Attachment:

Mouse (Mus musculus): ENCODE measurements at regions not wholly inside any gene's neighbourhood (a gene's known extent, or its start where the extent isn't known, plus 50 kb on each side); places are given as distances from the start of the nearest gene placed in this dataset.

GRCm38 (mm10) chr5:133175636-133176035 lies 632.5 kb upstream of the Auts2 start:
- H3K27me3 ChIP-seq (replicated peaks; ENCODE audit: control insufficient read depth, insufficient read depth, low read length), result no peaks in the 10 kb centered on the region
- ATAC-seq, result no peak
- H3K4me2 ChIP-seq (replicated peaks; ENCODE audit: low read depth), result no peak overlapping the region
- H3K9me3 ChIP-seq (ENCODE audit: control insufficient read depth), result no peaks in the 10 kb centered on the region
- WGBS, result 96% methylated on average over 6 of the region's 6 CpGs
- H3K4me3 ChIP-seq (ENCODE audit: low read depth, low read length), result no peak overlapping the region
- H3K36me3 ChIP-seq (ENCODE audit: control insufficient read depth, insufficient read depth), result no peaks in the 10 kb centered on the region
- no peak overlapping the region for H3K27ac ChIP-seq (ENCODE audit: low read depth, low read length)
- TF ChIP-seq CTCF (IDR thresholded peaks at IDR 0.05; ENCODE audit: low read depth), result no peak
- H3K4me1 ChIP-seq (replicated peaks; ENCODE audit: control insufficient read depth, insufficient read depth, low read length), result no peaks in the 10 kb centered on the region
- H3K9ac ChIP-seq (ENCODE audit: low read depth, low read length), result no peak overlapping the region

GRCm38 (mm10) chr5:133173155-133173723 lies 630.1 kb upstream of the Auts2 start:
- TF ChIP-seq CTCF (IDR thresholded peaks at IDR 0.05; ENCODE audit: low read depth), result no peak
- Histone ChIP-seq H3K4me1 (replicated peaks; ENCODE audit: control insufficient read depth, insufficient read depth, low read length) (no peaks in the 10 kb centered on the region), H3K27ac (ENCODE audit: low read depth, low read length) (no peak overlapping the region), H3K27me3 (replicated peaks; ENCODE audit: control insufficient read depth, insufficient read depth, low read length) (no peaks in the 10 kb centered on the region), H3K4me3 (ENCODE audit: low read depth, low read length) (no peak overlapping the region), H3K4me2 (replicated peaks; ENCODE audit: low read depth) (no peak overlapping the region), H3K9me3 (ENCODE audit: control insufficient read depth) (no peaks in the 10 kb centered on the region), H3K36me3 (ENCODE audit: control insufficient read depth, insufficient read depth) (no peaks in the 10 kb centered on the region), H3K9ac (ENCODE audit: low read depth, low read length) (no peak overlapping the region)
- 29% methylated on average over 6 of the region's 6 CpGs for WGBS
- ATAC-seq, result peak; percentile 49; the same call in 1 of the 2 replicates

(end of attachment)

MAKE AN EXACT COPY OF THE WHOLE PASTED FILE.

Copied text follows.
Mouse (Mus musculus): ENCODE measurements at regions not wholly inside any gene's neighbourhood (a gene's known extent, or its start where the extent isn't known, plus 50 kb on each side); places are given as distances from the start of the nearest gene placed in this dataset.

GRCm38 (mm10) chr5:133175636-133176035 lies 632.5 kb upstream of the Auts2 start:
- H3K27me3 ChIP-seq (replicated peaks; ENCODE audit: control insufficient read depth, insufficient read depth, low read length), result no peaks in the 10 kb centered on the region
- ATAC-seq, result no peak
- H3K4me2 ChIP-seq (replicated peaks; ENCODE audit: low read depth), result no peak overlapping the region
- H3K9me3 ChIP-seq (ENCODE audit: control insufficient read depth), result no peaks in the 10 kb centered on the region
- WGBS, result 96% methylated on average over 6 of the region's 6 CpGs
- H3K4me3 ChIP-seq (ENCODE audit: low read depth, low read length), result no peak overlapping the region
- H3K36me3 ChIP-seq (ENCODE audit: control insufficient read depth, insufficient read depth), result no peaks in the 10 kb centered on the region
- no peak overlapping the region for H3K27ac ChIP-seq (ENCODE audit: low read depth, low read length)
- TF ChIP-seq CTCF (IDR thresholded peaks at IDR 0.05; ENCODE audit: low read depth), result no peak
- H3K4me1 ChIP-seq (replicated peaks; ENCODE audit: control insufficient read depth, insufficient read depth, low read length), result no peaks in the 10 kb centered on the region
- H3K9ac ChIP-seq (ENCODE audit: low read depth, low read length), result no peak overlapping the region

GRCm38 (mm10) chr5:133173155-133173723 lies 630.1 kb upstream of the Auts2 start:
- TF ChIP-seq CTCF (IDR thresholded peaks at IDR 0.05; ENCODE audit: low read depth), result no peak
- Histone ChIP-seq H3K4me1 (replicated peaks; ENCODE audit: control insufficient read depth, insufficient read depth, low read length) (no peaks in the 10 kb centered on the region), H3K27ac (ENCODE audit: low read depth, low read length) (no peak overlapping the region), H3K27me3 (replicated peaks; ENCODE audit: control insufficient read depth, insufficient read depth, low read length) (no peaks in the 10 kb centered on the region), H3K4me3 (ENCODE audit: low read depth, low read length) (no peak overlapping the region), H3K4me2 (replicated peaks; ENCODE audit: low read depth) (no peak overlapping the region), H3K9me3 (ENCODE audit: control insufficient read depth) (no peaks in the 10 kb centered on the region), H3K36me3 (ENCODE audit: control insufficient read depth, insufficient read depth) (no peaks in the 10 kb centered on the region), H3K9ac (ENCODE audit: low read depth, low read length) (no peak overlapping the region)
- 29% methylated on average over 6 of the region's 6 CpGs for WGBS
- ATAC-seq, result peak; percentile 49; the same call in 1 of the 2 replicates